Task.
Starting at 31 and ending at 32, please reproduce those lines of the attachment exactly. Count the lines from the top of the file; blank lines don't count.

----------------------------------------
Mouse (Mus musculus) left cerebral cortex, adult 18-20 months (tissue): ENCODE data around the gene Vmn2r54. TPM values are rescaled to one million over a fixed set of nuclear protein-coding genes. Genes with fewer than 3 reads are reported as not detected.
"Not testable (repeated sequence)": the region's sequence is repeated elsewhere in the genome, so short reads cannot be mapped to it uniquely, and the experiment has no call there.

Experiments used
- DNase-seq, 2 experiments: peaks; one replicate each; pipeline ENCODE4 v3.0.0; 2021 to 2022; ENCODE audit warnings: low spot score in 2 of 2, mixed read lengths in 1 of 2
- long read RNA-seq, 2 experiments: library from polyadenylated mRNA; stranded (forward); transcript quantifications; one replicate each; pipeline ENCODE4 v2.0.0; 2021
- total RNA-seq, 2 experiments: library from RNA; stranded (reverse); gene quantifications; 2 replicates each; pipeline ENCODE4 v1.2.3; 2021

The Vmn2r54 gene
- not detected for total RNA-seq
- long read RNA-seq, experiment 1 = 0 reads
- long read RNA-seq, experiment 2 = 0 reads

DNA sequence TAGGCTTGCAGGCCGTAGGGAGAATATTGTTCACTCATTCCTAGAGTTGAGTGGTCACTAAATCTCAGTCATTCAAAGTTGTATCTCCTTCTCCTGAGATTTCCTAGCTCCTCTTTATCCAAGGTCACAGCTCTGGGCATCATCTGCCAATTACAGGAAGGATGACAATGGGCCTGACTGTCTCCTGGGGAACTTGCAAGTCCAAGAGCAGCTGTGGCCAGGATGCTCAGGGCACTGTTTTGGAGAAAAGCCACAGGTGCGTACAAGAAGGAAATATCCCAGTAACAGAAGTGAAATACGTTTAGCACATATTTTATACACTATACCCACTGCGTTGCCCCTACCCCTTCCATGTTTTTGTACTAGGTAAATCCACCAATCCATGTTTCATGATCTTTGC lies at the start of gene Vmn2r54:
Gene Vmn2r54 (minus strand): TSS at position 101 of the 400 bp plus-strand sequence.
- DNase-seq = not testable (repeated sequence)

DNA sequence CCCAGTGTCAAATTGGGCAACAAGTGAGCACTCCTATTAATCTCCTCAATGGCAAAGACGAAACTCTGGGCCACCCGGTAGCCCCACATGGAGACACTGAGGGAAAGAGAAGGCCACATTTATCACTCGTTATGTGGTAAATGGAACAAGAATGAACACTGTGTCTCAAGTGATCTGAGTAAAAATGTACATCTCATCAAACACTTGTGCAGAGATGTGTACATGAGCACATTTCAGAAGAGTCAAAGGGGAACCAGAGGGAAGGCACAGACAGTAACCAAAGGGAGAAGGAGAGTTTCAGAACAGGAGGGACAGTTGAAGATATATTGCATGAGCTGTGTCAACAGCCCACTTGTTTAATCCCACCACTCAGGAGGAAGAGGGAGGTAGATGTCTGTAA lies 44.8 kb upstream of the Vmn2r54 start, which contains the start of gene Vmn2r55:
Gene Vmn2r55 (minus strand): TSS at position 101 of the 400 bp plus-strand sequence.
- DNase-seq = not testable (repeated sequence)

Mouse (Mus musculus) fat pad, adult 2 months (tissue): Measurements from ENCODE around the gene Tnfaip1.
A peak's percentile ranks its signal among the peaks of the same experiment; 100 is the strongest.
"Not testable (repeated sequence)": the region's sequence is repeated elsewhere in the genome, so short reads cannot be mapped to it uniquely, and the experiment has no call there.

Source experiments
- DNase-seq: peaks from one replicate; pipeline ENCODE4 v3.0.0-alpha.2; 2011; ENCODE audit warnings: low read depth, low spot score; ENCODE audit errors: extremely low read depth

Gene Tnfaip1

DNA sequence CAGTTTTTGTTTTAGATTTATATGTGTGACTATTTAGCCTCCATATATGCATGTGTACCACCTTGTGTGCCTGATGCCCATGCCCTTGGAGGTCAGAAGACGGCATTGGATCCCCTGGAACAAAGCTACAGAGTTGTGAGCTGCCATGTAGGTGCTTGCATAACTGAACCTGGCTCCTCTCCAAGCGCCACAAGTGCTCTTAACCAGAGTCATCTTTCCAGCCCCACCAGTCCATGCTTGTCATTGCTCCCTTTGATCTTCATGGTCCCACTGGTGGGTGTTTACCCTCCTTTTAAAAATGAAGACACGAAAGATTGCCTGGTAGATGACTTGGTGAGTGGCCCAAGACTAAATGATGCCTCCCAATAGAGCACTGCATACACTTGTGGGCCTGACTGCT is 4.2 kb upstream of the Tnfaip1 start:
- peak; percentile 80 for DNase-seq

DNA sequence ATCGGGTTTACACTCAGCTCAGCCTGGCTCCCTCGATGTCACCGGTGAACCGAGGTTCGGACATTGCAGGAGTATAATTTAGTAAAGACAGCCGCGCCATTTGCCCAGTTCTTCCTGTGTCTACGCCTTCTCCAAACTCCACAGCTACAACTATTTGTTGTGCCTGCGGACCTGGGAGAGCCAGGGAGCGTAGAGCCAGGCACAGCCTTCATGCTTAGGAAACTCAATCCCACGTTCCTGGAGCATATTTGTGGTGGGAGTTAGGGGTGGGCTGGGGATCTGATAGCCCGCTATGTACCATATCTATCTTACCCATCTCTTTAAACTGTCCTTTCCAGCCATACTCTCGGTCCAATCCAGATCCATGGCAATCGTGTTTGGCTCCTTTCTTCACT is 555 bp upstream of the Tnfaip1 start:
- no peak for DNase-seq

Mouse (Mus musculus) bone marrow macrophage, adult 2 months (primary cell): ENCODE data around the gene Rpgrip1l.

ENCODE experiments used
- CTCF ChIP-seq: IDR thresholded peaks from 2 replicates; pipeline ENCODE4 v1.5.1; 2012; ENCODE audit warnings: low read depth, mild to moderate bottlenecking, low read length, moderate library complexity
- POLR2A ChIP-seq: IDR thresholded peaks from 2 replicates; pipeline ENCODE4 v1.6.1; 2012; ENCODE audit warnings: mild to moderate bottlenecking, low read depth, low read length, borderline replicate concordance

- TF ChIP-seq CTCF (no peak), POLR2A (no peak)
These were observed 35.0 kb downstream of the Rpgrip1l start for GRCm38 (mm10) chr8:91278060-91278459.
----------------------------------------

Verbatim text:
- TF ChIP-seq CTCF (no peak), POLR2A (no peak)
These were observed 35.0 kb downstream of the Rpgrip1l start for GRCm38 (mm10) chr8:91278060-91278459.